Majorities and Minorities

April 3, 1867


The article states essentially that the republican government of this country has ultimately failed at supporting both the majorities and minorities. The Radicals and Majorities of the country oversee the conflicts of the minorities, leaving the country is despair and at a low point.


Has republican government proved to be a failure in this country? Unquestionably it seems so. We have reached a point where we may well ask ourselves the question whether we should not to better off if our fathers had left the country under British rule. Where, then, are the weak points in the machinery of republican institutions? One is the unreasonable and irresponsible nature of majorities. Corporations are said to have no souls; not because they are corporations, but because masses of men do not hold themselves accountable as units for the acts of the whole body, and the consequence is that a corporation, or a dozen, or a hundred men, will be guilty of hard, grinding acts of injustice and oppression which no man of the number would himself perform. It is an old saying that no one man in a mob is quite as malignant and devilish as the mob itself. And so it may be said of the worst Radical in Congress or in the country that he is not quite as bad as the soulless monster called a "majority." "A minority has no rights which the majority is bound to respect " is the only article of the popular creed. Constitutions, laws, courts, precedents. all these go for nothing when they come in conflict with the will of an insane "majority." Many statesmen have attempted to devise some means by which the voice of a minority would become more influential, and their rights more secure, Up to the present time no success has followed these efforts. Our own country presents the remarkable and unprecedented spectacle of a minority, or, at any rate, a very small majority, of the people ruling with a rod of iron the rest of their fellow citizens, and doing it under the forms prescribed by the Constitution and laws. New York gives say four hundred thousand Democratic votes and four hundred and ten thousand Radical votes ; but these are so distributed as to throw all the offices and depart, ments of the government, executive, legislative, and judicial, into the hands of the Radicals. Nearly one-half of the voters being Democrats, it would seem to be natural that nearly half of the Congressmen from that State should be Democrats; but the delegation (in the two Houses) stands twenty-two to eleven. It ought to be about sixteen to seventeen, that is, if the voters were fairly represented. So all through the North. There are thousands and hundreds of thousands of voters whose influence is never felt upon the politics of the country. The moment they have voted, and their candidates been defeated, they are lost sight of. The Radical legislator, or officer, or Congressman, represents only those who voted for him. The Radical Senate thinks it presumption in the President to nominate Democrats for even onefifth of the offices, and scorns the idea of confirming any such nominees. In a word, the Democratic voters of the North, who are numbered by the million, are practically as much out of their proper relations to the Government as are the people of the late Confederate States. And all because majorities are reckless, blind, wilful, irresponsible, and soulless. Is there any remedy for this state of things? lf not, republican government must be pronounced not simply a failure, but a delusion and a cheat, a humbug! We have never seen any practicable plan suggested for giving its proper weight in all cases to the voice of the minority. It is a singular fact, however, and one worthy of consideration, that the Radicals of the ' New York Legislature should have conceived and successfully perfected a plan for accomplishing this desirable object in one instance. We refer, of course, to that feature of the convention bill recently passed by them which secures to the Democratic party one-half of the delegates at large. This was done, as we have heretofore explained, simply by providing that no one man should vote for more than half the number to be chosen, an arrangement which must infallibly secure half of the delegation to whatever party is next to the largest in the State. What the New York Legislature has accomplished in this one instance must be done in all cases to make republican institutions practicable and beneficial. Who can solve the difficult problem?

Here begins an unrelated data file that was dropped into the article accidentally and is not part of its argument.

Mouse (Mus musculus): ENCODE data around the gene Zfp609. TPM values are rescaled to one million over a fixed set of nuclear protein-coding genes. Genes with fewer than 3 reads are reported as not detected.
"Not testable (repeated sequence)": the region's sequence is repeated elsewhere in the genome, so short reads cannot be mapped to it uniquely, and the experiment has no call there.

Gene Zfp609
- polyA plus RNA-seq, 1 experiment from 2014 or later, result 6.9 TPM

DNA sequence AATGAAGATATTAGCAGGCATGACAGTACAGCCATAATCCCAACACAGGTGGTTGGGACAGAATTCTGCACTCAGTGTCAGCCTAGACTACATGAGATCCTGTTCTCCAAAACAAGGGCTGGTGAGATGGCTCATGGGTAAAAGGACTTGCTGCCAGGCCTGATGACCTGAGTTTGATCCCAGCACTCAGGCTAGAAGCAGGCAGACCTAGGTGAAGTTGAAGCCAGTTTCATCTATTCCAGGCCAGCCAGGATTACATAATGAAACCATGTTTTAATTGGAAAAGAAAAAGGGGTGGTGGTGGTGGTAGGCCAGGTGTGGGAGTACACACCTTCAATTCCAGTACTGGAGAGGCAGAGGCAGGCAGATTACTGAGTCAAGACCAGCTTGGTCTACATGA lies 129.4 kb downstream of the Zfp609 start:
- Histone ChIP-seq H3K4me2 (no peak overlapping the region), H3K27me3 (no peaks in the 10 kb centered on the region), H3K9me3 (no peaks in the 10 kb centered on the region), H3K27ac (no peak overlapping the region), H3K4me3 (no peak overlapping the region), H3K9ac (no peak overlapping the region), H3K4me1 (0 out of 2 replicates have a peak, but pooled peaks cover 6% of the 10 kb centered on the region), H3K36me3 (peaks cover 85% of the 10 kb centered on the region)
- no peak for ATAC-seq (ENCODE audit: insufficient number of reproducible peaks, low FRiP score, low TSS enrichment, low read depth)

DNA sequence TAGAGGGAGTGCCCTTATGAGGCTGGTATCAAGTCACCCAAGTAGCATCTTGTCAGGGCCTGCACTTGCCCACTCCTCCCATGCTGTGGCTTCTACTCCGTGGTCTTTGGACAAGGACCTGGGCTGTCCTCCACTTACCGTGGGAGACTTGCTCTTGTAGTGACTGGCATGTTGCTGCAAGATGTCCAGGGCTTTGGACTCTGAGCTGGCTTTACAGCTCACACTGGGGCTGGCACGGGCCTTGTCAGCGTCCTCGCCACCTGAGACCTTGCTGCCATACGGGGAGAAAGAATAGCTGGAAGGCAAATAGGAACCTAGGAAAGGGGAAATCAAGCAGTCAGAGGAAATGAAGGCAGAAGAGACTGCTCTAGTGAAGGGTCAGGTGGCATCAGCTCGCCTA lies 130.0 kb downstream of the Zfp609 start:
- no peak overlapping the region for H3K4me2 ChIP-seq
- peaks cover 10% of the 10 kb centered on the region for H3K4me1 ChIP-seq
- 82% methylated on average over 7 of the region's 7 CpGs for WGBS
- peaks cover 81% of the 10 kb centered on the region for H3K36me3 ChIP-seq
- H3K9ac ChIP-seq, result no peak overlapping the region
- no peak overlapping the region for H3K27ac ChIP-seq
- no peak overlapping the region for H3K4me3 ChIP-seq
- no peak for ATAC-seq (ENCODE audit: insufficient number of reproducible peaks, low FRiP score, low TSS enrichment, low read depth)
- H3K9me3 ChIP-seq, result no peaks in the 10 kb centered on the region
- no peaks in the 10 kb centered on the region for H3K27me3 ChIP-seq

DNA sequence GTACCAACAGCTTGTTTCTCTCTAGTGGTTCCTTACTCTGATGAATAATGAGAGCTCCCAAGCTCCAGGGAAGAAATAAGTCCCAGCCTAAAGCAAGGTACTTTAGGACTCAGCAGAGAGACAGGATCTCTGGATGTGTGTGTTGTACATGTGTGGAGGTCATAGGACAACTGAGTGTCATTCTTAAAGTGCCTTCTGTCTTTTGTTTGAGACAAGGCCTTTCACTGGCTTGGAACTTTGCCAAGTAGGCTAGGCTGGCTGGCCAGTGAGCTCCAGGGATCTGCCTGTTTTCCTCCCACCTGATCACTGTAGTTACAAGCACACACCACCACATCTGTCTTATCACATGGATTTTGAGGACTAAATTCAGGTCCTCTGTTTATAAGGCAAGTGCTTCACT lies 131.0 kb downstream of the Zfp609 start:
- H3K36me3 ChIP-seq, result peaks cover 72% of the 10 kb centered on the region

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Walker Black




“Majorities and Minorities,” Reconstructing Virginia, accessed March 30, 2023,